SOARING ENERGY COSTS will lay bare Britain’s longstanding failure to better insulate its housing stock, with families living in EPC [Energy Performance Certificate] E-rated or worse homes set to face annual heating bills at least £320 higher than those living in EPC C-rated homes when the price cap jumps in April, with the total cost at £3.9 billion, according to new research published by the Resolution Foundation.
Shrinking footprints, the sixteenth report for The Economy 2030 Inquiry, a collaboration with the LSE, funded by the Nuffield Foundation, examines how the next stage of the UK’s net zero transition will directly affect families via the homes they live in, the cars they drive, and the food they eat.
By far the biggest areas of decarbonisation over the next decade will come via residential buildings (to fall by 44 per cent by 2035) and surface transport (a 64 per cent reduction by 2035).
While the focus has been on the kit used to reduce emissions in these areas – such as Battery Electric Vehicles (BEVs) and heat pumps – the most significant challenges will be delivering the less glamorous infrastructure around these technologies – an accessible charging network and home efficiency upgrades – to ensure that everyone benefits from using them.
The Government’s ‘prime-pumping’ strategy of requiring new builds to have heat pumps from 2025, while subsidising some wider early adoption, should boost take-up and help achieve the target for heat pump costs to equal those for gas boilers by the end of the decade – a target backed by industry experts.
But heat pumps are less effective in poorly insulated homes, and 80 per cent of the investment in home insulations will be needed by 2035. Despite this urgency, the number of roofs and walls being insulated today is down 90 per cent on a decade ago. As such, a clear priority is to reverse the previous decade of abject policy failure on home insulation.
Poorly insulated homes have always cost more to heat, but the scale of this ‘leaky homes surcharge’ will surge when the energy cap rises in April. Families living in the UK’s 4.2 million E-rated homes will face bills that are £320 a year higher than those in C-rated homes, while families living in the 1.5 million F-G-rated homes will face a surcharge of £390. The total cost across all D-G-rated homes will be £3.9 billion.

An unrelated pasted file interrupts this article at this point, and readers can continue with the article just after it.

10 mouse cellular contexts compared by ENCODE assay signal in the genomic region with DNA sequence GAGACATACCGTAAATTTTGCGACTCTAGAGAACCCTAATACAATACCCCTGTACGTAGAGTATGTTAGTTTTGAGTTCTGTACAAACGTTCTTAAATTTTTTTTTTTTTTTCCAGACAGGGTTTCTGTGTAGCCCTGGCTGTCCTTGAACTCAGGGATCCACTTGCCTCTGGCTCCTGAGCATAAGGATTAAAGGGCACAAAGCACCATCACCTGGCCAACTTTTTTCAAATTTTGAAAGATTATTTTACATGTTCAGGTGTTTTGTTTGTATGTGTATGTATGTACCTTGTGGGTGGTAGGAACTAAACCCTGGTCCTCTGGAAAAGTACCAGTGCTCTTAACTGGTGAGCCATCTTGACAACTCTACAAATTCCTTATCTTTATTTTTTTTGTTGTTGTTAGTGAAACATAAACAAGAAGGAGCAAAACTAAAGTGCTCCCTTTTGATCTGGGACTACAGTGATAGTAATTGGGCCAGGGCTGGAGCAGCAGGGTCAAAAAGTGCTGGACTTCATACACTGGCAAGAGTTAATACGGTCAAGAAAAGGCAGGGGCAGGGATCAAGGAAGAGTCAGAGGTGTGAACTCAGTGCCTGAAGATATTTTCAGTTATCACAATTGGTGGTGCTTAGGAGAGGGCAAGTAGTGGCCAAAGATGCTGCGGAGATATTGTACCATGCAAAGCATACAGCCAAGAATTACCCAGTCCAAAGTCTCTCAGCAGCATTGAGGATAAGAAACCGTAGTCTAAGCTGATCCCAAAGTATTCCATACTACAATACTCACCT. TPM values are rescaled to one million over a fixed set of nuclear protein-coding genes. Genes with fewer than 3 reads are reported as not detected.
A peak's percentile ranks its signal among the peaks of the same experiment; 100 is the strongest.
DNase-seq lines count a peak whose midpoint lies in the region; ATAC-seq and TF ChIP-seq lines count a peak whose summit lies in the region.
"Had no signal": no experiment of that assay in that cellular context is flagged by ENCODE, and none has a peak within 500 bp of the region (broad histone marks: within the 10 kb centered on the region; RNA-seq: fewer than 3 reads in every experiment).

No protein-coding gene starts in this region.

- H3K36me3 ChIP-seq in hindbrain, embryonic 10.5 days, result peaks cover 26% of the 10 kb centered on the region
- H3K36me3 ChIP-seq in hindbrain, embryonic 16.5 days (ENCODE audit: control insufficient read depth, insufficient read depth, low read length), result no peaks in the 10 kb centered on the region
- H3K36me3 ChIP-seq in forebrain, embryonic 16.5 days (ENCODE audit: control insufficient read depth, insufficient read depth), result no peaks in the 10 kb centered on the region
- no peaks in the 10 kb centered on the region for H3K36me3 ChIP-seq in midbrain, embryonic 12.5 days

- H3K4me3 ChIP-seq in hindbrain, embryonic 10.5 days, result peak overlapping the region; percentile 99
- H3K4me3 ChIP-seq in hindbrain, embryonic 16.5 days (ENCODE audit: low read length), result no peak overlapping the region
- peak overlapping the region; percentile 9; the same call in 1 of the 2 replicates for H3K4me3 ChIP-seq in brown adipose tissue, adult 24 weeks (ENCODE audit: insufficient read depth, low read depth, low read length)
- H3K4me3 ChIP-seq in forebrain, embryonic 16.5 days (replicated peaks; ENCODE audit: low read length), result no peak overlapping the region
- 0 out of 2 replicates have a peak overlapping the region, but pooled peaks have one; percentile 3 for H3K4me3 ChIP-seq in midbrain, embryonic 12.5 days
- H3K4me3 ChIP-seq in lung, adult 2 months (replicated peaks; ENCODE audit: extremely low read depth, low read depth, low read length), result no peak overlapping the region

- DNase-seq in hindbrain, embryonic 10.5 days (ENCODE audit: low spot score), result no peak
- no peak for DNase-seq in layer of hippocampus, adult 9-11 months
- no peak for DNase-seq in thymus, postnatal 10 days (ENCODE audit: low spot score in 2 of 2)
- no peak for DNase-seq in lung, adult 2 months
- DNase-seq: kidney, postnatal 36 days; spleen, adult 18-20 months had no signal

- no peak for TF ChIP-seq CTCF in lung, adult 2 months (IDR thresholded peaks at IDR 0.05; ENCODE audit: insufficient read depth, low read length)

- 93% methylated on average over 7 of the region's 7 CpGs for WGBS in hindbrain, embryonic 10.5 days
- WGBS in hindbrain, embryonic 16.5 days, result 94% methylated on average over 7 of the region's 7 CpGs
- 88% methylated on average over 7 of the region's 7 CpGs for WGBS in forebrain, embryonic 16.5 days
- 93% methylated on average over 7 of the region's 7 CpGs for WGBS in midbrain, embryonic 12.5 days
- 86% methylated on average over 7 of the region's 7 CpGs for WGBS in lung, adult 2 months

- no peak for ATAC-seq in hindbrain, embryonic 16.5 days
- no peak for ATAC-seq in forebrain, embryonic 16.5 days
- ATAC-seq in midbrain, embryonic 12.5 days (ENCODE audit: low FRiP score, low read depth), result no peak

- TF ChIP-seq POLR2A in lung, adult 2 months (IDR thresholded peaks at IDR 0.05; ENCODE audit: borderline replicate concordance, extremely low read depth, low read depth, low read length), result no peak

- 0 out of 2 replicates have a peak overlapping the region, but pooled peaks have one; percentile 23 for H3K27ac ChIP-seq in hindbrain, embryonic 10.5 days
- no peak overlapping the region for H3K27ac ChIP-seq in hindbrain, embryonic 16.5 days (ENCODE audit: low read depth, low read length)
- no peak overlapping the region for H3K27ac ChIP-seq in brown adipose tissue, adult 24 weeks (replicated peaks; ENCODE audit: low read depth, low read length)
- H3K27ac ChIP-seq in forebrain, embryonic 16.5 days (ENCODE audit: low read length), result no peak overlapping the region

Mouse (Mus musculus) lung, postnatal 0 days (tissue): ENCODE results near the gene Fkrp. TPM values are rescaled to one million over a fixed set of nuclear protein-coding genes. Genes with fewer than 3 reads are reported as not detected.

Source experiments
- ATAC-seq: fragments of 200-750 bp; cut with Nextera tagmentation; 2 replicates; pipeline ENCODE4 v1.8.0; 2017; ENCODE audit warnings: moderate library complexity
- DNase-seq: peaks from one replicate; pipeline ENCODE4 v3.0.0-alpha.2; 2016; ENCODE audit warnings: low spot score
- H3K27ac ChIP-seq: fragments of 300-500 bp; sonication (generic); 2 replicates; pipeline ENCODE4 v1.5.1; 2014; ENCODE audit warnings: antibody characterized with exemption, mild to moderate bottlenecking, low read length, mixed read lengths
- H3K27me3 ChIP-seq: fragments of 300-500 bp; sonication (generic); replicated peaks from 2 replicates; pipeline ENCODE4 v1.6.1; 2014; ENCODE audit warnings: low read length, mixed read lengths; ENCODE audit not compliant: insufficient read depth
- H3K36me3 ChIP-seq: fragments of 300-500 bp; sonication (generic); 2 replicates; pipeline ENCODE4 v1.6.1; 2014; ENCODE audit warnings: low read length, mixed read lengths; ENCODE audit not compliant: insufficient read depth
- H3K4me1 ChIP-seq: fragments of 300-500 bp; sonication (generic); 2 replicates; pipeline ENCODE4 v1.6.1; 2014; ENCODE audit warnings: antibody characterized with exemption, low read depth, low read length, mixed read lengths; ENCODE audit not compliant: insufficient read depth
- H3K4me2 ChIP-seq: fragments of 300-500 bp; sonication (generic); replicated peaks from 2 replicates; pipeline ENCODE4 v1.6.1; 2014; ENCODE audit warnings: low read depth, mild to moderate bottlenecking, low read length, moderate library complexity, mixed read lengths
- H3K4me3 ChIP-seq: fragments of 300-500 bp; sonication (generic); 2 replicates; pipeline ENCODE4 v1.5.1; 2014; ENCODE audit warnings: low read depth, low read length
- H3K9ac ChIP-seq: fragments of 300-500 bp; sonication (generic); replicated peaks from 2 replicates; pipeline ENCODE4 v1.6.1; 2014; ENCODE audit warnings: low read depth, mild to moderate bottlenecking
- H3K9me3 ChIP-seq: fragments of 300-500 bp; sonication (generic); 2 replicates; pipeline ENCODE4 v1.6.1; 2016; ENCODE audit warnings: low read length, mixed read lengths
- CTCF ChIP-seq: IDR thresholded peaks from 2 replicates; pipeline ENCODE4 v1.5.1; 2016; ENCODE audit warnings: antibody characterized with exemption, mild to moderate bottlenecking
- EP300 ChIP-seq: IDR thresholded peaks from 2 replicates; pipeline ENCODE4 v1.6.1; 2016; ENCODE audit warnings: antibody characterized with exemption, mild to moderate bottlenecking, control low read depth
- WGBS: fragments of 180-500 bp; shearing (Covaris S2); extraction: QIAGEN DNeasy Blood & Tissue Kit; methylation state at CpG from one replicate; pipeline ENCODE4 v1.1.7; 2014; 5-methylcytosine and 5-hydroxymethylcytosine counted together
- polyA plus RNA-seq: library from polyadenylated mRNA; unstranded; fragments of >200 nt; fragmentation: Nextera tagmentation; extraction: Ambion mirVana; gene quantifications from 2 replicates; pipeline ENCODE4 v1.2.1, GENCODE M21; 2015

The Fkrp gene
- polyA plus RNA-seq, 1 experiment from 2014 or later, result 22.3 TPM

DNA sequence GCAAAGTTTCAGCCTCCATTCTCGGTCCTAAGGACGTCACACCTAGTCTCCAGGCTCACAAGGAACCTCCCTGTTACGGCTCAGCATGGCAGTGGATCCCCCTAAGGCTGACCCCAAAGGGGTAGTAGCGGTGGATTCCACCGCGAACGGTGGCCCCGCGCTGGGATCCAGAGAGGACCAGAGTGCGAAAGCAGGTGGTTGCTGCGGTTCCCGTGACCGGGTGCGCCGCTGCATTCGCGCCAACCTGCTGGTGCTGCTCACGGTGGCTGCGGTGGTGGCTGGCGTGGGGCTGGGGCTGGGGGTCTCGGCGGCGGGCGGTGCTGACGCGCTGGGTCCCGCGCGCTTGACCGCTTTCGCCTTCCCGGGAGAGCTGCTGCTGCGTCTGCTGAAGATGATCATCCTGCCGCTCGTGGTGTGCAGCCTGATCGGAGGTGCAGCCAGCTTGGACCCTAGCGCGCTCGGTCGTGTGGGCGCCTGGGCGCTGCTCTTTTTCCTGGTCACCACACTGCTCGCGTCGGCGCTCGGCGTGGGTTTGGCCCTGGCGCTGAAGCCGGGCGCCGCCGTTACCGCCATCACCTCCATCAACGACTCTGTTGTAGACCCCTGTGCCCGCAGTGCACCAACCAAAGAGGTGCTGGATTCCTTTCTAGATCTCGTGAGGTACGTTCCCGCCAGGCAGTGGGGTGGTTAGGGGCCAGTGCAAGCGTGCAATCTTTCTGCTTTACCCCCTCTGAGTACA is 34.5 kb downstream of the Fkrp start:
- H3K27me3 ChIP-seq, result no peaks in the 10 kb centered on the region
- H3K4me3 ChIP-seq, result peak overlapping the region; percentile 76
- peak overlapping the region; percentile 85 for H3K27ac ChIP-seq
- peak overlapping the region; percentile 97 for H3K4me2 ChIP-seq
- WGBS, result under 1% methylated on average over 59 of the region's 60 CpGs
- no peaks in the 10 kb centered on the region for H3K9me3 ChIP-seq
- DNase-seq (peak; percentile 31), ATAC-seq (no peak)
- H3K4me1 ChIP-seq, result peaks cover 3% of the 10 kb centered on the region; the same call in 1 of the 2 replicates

The Government does have a plan – albeit a very challenging one – to better insulate private rented accommodation by requiring properties to attain a C-rating by 2028. But no such plan exists to cover the two-thirds of households who own their homes.
This is a particular challenge for low-income homeowners, says the report, 72 per cent of whom will need their homes improved, and where the potential cost of insulation upgrades (£8,600) are just £500 less than their annual after housing costs incomes (£9,100).
On transport, the report notes that the rapid take-up of BEVs shows that the UK is well-placed to make progress on reducing emissions, and delivering significant cost savings for road users.
For example, the cost of charging a BEV via public charging points is – at £712 a year – 25 per cent less than the equivalent cost (in terms of mileage) of filling up a petrol car (£1,100 a year). Charging costs can be further reduced through home-charging (£389), and overnight home-charging (£139).
However, these huge cost differences risk creating a new ‘charging divide’ – as those without off-street parking (such as private renters) will miss out on hundreds of pounds of annual savings compared with home-owners (81 per cent of whom have off-street parking, compared with 51 per cent of private renters).
The Government will need to address this ‘charging divide’ – where it costs some families five times as much to charge their cars – by reducing and regulating public charging costs, and incentivising landlords to install home charging points.
Finally, the report notes that reducing emissions from aviation and food will require significant behavioural change in the years ahead. The government need not rush to put up the price of (carbon-intensive) meat, given that poorer households spend more of their household budgets on food, and people are already reducing their consumption significantly.
However, higher prices are more likely to be needed when it comes to flights, given the longer term trend of rising demand. But with richest tenth of households flying as frequently as the poorest half of households combined, even excluding business trips, it should be possible to discourage flying without disproportionately affecting low-and-middle income households.
Jonny Marshall, Senior Economist at the Resolution Foundation, said: “Until now, Britain’s net zero transition has largely been hidden from households. This will change in the 2020s as our carbon footprints are reduced via the homes we live in, the cars we drive, and the food we eat.
“Much of the focus has been on take-up of low-carbon technologies like electric vehicles and heat pumps. But the key to their success will ultimately depend on delivering the infrastructure around them – such as better insulating Britain’s housing stock.
“This long-term insulation challenge will be brought home to households very soon when energy bills rise by 50 per cent in April. Almost six million households will face a £320 ‘leaky homes surcharge’ on their energy usage as a result.
“It is vital that the Government ramp up progress in insulating homes and reducing the costs of public charging points for electric vehicles so that the whole of society can benefit financially from a low carbon economy.”
* Read Shrinking footprints: The impacts of the net zero transition on households and consumption here.
* Source: Resolution Foundation